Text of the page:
Secondary sources are second-hand accounts, at least one step removed from an event. They rely on primary sources for their material, often making analytic or evaluative claims about them[ref] or collating them in a standard manner. For example, a review article that analyzes research papers in a field is a secondary source for the research[ref] as are reliably published climate charts, tables of statistics, maps and the like, the prime criteria being whether or not the data collectors and the data evaluators/collators are the same people. Whether a source is primary or secondary depends on context. A book by a military historian about the Second World War might be a secondary source about the war, but if it includes details of the author's own war experiences, it would be a primary source about those experiences.

above contributed by Martinvl (talk)

Perhaps you'd like to read the discussion #PSTS: I think you'll find it's a bit more complicated than that above. Dmcq (talk) 11:47, 29 May 2011 (UTC)
I have read it and yes, I agree that it is more complicated than my proposed additions. However, having an overhaul of the envisaged will also be complicated, so I make my suggestions again, this time in the realisation that they might be little more than a stopgap while any new system is being worked through. Moreover, more suggestions might wewll help focus the minds of whoever is actually working on a new system. Martinvl (talk) 20:46, 29 May 2011 (UTC)
So lets get this straight, the basic purpose of this is 'Secondary or tertiary sources are needed to establish the topic's notability and to avoid novel interpretations of primary sources, though primary sources are permitted if used carefully'. As that says the term has two purposes instead of one which is the main problem that other discussion is about. If you look at WP:N you see this main criterion of notability '"Sources", for notability purposes, should be secondary sources, as those provide the most objective evidence of notability. What you are saying would mean that practically anything on a map could have an article written about them. The same would apply to all the words in the dictionary, to every company in the register of companies, and loads of suchlike trivia in similar reliably checked and in multiple databases. Is this what you want? Dmcq (talk) 22:42, 29 May 2011 (UTC)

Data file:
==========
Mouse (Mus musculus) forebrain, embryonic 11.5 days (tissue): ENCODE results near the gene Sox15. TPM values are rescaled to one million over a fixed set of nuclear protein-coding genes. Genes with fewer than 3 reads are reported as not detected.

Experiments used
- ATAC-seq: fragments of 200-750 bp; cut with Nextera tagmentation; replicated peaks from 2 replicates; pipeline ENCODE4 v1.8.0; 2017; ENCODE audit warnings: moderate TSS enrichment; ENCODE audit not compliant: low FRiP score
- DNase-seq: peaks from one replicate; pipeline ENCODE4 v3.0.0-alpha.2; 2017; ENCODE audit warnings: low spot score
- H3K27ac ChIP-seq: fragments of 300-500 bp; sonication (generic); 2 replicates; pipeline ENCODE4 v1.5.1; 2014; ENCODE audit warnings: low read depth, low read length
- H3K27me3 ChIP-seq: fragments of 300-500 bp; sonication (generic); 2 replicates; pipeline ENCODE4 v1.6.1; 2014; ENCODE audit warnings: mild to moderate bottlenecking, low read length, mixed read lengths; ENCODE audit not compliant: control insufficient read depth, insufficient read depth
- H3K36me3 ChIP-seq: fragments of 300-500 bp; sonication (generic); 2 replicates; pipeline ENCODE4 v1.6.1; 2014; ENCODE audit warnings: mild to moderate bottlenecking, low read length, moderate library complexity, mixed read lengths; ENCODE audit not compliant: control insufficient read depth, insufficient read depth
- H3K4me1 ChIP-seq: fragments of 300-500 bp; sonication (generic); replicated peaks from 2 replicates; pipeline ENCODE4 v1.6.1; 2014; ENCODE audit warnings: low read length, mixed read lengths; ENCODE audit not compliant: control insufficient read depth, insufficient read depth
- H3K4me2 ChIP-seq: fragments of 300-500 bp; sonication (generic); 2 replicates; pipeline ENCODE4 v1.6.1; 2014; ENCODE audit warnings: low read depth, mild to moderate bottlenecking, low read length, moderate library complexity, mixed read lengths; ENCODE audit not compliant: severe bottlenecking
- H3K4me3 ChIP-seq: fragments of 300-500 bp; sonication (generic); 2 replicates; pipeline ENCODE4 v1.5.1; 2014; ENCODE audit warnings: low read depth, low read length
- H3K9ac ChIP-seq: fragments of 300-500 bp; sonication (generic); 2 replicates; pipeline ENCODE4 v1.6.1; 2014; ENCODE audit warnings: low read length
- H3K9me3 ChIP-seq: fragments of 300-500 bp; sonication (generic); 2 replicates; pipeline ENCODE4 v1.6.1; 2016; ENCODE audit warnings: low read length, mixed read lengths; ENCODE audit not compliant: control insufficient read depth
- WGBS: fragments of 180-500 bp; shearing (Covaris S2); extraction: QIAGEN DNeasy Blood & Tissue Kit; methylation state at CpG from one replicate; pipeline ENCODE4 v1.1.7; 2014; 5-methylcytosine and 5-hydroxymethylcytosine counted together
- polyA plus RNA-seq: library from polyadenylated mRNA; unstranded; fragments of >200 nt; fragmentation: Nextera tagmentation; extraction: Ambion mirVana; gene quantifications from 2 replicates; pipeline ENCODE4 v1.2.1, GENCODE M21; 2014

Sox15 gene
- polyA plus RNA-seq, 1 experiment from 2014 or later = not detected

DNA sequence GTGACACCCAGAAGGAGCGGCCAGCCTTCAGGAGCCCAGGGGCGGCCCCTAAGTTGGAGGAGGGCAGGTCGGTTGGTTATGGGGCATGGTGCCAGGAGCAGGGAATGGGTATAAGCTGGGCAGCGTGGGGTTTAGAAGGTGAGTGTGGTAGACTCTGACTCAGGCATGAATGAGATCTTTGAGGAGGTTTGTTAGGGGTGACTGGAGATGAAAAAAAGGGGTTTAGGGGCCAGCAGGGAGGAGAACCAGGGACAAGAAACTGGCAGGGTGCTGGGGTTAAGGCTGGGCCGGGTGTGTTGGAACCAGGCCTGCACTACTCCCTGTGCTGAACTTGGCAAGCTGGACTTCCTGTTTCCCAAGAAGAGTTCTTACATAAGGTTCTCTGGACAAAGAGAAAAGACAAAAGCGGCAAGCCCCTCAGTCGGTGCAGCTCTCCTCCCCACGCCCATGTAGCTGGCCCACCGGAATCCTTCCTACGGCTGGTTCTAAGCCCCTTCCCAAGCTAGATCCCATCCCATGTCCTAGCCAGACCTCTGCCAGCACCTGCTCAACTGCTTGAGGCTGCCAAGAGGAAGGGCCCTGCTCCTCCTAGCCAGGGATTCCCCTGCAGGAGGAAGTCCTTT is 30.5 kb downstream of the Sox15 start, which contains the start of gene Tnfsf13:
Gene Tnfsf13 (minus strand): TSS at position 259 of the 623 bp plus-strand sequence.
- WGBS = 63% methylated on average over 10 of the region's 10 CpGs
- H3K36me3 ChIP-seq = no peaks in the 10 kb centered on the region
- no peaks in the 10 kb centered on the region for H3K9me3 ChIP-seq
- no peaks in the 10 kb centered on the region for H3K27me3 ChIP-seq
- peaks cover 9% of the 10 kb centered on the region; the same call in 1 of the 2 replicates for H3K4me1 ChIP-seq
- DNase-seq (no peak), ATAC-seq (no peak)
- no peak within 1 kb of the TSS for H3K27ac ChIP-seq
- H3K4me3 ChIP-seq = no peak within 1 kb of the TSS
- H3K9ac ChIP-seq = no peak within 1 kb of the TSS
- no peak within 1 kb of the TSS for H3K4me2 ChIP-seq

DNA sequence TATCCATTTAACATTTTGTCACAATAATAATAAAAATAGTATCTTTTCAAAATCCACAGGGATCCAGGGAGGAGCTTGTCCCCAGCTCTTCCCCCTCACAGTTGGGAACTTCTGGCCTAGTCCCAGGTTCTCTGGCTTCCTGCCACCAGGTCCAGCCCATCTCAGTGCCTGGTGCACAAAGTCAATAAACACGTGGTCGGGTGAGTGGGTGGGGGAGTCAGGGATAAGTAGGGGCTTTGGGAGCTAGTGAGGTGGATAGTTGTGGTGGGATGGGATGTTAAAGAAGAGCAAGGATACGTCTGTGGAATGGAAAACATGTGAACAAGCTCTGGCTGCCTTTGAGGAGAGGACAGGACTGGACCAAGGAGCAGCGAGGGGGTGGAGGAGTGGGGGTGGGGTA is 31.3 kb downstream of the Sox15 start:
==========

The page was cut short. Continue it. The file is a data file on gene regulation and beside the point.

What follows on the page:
Martin, while I agree with where you're coming from, it is a bit more complicated than that. Merely re-printing someone else's data in a tabular format does not turn it into a secondary source, just like quoting Alice Expert in the newspaper doesn't mean that we have a secondary source on Alice Expert (or her views). I hope you'll take a look at User:WhatamIdoing/Sandbox 4 (the newest attempt at explaining some of this more fully) and the other advice pages (like WP:Secondary does not mean independent) and let us know what you think about them, and how we could improve them. WhatamIdoing (talk) 01:03, 30 May 2011 (UTC)